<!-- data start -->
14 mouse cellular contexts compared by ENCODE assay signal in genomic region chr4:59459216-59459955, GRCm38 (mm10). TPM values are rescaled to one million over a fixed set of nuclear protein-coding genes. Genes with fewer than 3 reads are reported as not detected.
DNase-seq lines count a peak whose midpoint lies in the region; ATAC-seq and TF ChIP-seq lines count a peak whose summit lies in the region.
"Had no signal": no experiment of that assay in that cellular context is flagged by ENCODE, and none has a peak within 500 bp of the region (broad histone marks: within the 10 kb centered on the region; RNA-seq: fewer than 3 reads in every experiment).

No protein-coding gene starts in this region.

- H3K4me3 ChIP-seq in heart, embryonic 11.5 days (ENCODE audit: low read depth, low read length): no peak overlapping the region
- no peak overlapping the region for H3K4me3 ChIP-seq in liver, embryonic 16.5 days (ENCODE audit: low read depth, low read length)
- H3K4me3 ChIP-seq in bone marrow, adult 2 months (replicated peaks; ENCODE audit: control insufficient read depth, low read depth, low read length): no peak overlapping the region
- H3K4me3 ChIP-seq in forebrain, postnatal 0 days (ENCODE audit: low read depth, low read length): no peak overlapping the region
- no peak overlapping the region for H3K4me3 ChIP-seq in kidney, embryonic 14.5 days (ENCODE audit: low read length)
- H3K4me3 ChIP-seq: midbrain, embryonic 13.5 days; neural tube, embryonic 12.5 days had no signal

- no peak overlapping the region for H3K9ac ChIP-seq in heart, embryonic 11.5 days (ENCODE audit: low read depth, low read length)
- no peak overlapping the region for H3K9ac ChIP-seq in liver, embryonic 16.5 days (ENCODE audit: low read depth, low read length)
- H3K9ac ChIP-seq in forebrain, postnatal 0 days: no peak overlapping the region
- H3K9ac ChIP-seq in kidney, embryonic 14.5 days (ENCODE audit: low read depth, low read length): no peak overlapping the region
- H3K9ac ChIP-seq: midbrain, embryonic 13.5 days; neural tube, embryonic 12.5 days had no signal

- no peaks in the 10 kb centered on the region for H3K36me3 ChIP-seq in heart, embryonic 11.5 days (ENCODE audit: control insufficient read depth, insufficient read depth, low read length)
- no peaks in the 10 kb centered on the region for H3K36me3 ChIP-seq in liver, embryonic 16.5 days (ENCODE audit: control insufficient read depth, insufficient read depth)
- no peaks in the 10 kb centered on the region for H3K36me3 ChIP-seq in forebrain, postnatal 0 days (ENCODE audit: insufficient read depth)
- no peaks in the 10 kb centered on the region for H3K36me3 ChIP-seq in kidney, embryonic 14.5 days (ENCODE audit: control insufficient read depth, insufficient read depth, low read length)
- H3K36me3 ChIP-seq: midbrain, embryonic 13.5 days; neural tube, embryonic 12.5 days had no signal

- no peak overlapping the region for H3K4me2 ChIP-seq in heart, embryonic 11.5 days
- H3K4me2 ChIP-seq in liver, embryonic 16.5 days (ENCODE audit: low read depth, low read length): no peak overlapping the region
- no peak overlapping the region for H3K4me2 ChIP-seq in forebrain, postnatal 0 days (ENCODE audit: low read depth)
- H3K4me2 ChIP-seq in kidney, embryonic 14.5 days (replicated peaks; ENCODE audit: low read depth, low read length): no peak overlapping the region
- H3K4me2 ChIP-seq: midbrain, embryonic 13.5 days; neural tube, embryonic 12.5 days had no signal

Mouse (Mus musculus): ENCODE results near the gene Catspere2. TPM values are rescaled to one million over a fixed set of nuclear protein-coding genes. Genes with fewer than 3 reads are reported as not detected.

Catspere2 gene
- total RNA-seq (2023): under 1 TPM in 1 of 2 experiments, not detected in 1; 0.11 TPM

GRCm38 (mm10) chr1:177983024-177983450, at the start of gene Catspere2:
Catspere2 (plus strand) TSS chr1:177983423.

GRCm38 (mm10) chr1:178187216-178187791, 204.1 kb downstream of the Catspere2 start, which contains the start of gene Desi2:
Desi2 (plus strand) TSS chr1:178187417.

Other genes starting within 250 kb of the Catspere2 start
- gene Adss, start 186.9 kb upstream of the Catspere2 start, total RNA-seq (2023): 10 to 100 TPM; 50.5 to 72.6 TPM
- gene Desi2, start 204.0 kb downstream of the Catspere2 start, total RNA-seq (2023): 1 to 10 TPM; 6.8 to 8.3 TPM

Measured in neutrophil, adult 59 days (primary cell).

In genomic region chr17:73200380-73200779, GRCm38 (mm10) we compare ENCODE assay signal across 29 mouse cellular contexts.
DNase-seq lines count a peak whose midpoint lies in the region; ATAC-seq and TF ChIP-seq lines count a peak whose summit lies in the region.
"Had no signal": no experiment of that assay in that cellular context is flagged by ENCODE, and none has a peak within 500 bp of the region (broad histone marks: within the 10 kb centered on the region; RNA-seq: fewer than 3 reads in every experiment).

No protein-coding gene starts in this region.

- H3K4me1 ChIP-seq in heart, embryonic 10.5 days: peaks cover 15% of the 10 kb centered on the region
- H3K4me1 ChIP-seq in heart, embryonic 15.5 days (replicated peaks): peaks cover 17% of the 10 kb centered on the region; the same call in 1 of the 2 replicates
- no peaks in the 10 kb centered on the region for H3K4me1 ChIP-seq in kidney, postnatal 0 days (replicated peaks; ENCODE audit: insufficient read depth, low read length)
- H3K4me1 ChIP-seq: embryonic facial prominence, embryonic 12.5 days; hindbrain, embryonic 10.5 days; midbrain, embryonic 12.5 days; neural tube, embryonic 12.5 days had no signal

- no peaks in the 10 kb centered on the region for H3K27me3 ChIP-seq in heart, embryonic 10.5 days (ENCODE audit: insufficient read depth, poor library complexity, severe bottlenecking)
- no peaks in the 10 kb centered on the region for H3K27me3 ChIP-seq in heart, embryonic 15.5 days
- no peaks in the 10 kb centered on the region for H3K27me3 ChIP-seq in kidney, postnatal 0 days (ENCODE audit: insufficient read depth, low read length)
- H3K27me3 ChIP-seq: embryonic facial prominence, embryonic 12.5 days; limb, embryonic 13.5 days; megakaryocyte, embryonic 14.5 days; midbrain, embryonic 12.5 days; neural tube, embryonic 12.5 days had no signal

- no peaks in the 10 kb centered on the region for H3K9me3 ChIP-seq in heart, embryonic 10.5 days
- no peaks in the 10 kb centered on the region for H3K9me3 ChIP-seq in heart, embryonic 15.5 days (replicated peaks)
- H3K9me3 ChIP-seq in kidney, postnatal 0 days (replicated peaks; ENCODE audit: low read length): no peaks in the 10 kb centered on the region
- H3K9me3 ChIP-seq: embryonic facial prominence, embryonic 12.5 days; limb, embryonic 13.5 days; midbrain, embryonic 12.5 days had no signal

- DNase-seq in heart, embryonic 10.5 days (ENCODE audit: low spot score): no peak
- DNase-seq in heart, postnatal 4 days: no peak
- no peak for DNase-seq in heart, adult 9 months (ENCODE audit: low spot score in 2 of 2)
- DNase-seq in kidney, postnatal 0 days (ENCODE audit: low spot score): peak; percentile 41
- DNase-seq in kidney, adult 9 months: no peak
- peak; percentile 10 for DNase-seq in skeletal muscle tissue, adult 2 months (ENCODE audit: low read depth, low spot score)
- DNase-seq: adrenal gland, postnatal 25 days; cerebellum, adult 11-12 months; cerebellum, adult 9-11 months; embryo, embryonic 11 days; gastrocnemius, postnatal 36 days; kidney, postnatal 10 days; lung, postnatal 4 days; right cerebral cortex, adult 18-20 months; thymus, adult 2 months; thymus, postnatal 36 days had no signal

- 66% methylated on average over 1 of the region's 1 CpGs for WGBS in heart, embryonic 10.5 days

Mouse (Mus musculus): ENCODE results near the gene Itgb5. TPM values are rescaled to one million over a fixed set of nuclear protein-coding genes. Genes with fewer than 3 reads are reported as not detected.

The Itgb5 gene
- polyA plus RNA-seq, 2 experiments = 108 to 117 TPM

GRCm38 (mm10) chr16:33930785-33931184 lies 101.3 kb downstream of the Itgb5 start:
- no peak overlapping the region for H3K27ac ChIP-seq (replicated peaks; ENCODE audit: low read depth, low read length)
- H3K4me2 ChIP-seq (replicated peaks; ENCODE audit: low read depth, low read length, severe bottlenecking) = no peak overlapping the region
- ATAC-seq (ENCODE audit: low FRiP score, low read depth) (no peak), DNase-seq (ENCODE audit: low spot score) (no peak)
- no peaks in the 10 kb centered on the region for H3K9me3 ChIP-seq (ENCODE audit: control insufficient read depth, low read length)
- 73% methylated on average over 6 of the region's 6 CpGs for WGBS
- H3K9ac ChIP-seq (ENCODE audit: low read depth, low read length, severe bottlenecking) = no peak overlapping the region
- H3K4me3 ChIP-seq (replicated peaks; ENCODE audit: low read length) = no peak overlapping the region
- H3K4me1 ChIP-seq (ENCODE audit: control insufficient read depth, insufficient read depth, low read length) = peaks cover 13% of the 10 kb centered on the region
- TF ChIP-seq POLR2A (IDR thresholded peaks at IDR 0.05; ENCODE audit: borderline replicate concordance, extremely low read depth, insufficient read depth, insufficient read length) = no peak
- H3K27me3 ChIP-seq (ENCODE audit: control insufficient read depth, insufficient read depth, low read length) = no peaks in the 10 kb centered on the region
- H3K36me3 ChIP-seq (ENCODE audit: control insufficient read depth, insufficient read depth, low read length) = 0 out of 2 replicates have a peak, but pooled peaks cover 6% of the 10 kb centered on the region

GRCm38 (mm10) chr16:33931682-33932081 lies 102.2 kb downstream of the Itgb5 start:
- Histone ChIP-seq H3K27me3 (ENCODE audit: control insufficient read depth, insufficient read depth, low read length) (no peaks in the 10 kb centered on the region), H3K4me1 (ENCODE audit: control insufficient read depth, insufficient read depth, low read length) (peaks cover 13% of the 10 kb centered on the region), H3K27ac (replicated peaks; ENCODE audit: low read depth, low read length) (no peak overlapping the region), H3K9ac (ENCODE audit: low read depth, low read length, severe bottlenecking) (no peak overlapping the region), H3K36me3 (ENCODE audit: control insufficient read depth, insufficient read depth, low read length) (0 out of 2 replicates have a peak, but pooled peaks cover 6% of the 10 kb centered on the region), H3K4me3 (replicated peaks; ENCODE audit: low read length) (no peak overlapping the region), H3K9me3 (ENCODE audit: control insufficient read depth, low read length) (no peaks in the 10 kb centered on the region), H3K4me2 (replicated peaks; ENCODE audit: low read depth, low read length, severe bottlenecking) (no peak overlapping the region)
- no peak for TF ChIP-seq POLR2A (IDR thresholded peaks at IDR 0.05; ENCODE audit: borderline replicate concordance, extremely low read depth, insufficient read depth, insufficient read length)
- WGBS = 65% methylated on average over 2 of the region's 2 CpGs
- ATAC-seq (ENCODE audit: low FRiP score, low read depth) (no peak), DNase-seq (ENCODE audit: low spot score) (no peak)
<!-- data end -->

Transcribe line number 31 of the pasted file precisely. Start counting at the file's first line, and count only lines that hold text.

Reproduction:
GRCm38 (mm10) chr1:178187216-178187791, 204.1 kb downstream of the Catspere2 start, which contains the start of gene Desi2: